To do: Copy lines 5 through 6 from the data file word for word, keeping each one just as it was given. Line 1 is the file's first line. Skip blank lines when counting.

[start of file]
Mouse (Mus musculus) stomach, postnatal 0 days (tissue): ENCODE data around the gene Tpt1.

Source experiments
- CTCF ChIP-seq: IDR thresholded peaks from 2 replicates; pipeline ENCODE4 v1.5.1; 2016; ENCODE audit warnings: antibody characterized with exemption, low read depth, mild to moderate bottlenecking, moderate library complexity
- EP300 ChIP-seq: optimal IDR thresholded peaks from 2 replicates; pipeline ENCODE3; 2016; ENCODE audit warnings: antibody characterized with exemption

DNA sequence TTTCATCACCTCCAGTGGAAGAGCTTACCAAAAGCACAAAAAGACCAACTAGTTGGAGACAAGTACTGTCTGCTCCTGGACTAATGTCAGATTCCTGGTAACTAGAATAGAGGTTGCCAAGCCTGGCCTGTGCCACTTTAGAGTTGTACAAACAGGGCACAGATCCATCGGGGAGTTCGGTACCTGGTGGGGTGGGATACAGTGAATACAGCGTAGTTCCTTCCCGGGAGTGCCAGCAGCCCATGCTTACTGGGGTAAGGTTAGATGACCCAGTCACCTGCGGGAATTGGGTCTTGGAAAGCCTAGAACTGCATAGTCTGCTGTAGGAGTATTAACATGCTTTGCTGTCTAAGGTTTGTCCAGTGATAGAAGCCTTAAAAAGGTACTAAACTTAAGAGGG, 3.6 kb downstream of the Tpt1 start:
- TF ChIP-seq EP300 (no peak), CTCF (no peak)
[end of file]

DNA sequence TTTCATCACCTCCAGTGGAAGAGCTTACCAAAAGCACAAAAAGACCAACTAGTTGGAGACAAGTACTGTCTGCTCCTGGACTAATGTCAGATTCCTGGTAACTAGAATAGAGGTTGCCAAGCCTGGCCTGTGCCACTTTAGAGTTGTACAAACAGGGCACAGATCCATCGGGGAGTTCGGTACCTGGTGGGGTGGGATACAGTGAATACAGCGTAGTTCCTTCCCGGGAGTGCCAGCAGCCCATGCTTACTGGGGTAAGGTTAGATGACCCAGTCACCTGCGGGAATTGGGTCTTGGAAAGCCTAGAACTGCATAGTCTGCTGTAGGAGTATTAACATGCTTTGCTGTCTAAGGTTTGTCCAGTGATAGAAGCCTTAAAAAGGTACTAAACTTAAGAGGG, 3.6 kb downstream of the Tpt1 start:
- TF ChIP-seq EP300 (no peak), CTCF (no peak)